Friday Oct 09, 2009
Monday Sep 07, 2009
By John Morrison on Sep 07, 2009
Wednesday Aug 26, 2009
By John Morrison on Aug 26, 2009
Monday Aug 10, 2009
By John Morrison on Aug 10, 2009
Saturday Jul 25, 2009
Wednesday Jul 22, 2009
By John Morrison on Jul 22, 2009
Notes on Cost of Exposure Quality Risk Analysis - http://softwareandquality.blogspot.com/2009/07/quality-risk-analysis-cost-of-exposure.html
Tuesday Jul 21, 2009
By John Morrison on Jul 21, 2009
What does "Quality" mean ? Read up at - http://softwareandquality.blogspot.com/2009/07/what-is-quality.html
Monday Jul 20, 2009
By John Morrison on Jul 20, 2009
QA, QC, Testing – more often used inter-changeably and generally meant to imply "Testing". However, each of these mean different things. Here's a short post that tries to clarify - http://softwareandquality.blogspot.com/2009/07/qa-is-not-testing-qa-vs-qc.html
Saturday Feb 16, 2008
By John Morrison on Feb 16, 2008
This is a work-in-progress document and the purpose is to expand on the test types listed in a previous entry. Will keep updating as i find time to do this.
- Acceptance testing
also known as User Acceptance Testing (UAT) is generally performed by customers or user representatives.Sometimes, the product team may perform these tests too. UAT tests can be both functional as well as non-functional. These tests are performed after Integration & System testing.
UAT is supposed to be the final level of testing and verifies whether the product meets the agreed upon product acceptance criteria. A relatively small set of test cases are selected to be executed as part of the Acceptance tests. These are not meant to unearth new defects, instead they verify meeting of the product acceptance criteria. The tests that are part of UAT should have already been covered as part of the product test team's testing so that no late surprises emerge when the UAT is run by customers. Failure of acceptance tests at the hands of the customer can have serious implications including - the product being rejected by the customers, re-work & delays, penalties and so on.
- Ad hoc testing
as the name suggests, this type of testing is generally termed as un-planned testing and does not need to use any formal testing techniques. It may also be termed as monkey testing or random testing in view of its nature and approach. An important attribute in this type of testing is the precedence of test execution over test case development. The tester's gut-feel, intuition, any past experience with similar products, any related domain or subject matter expertise are very much valued and leveraged during this type of test activity.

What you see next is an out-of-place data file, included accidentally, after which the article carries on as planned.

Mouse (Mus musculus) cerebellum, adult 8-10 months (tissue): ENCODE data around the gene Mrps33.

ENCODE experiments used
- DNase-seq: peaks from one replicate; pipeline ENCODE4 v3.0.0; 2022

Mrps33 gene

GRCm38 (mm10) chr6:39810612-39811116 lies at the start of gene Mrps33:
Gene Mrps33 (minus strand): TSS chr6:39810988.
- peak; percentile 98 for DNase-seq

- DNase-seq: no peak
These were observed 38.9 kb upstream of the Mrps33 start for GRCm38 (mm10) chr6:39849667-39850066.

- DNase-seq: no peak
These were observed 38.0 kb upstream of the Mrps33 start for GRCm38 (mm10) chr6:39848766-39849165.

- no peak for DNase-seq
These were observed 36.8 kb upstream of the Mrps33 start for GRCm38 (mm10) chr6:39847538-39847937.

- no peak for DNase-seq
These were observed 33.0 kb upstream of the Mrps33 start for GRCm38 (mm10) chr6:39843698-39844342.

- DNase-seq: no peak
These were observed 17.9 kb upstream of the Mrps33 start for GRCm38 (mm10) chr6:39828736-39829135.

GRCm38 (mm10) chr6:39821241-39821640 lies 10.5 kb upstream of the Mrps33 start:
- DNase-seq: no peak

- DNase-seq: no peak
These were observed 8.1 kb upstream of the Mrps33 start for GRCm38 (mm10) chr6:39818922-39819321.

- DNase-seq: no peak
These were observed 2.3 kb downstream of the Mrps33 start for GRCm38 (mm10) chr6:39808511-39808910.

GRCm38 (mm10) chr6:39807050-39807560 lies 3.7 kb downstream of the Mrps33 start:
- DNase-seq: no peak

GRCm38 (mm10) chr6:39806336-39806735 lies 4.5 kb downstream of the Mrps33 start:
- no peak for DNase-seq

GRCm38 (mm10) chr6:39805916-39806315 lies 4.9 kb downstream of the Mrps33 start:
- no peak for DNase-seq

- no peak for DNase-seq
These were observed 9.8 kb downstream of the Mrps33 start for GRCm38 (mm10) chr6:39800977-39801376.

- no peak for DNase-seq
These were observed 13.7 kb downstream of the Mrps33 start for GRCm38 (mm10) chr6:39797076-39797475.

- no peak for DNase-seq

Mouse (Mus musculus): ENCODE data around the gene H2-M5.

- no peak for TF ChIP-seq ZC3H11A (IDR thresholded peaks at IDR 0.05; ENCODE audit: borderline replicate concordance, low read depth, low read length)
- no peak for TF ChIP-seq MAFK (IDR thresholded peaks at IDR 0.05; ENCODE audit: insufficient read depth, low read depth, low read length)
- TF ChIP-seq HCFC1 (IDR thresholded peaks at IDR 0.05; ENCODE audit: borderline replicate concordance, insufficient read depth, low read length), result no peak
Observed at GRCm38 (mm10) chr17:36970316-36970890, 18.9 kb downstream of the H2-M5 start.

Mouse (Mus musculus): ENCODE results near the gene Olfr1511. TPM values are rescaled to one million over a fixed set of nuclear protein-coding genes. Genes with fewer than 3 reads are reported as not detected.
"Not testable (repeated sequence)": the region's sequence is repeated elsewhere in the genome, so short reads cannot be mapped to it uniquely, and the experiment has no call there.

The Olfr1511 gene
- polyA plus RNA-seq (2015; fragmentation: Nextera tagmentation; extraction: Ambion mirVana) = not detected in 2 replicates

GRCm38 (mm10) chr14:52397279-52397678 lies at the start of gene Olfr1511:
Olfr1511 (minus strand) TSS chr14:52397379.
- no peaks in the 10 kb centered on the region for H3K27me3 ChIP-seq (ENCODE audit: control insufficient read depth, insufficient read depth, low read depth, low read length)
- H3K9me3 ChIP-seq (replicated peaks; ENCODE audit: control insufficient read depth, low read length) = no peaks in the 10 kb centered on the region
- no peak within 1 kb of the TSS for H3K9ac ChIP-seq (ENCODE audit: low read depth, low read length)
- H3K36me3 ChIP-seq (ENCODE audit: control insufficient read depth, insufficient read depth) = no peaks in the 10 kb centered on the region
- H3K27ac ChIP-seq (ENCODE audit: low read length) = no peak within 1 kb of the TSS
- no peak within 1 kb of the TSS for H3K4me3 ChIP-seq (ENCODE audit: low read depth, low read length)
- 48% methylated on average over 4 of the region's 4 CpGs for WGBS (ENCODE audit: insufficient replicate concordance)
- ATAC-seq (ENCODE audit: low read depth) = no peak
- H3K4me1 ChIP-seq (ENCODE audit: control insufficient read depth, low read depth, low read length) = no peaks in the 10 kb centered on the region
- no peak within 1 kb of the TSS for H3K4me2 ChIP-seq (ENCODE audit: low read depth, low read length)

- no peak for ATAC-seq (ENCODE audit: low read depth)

Ad hoc testing should be a part of a sound overall Test strategy to complement other types of planned test activities. It is not meant to be used in isolation and as a sole determinant of a product's readiness to ship. Some of the attributes of ad hoc testing that tend to endear it to testers include, speed and pace of execution, the range that can be covered and the sheer flexibility inherent in this approach. While all of these may make this seem like a totally unconstrained random activity, it need not necessarily be so. We can introduce some elements of planning into this seemingly unplanned test approach. One of the factors that may be constrained or limited is time. The start and end times for this test activity may be defined. In addition, the general direction of testing, the broad area(s) to be focussed upon may also be specified. The exact actions, the screens and features to be exercised, the sequence of steps to follow are left to the individual tester's judgement.
While an earlier statement indicates that test execution precedes test development, it does not absolve the tester from developing test cases. It is important to translate tests performed into test cases that will then become part of a formal test suite to be run as part of planned testing. The idea is not to end up repeating the same set or type of tests every time ad hoc testing is performed. Once a set of new tests are identified they need to be part of your test suite to be executed as part of your regular planned test cycle. It is recommended that during ad hoc testing, tester's make notes of actions performed, observations and any relevant data that may be used to later develop test cases and help with analyzing any issues that may crop up.
- Aesthetics testing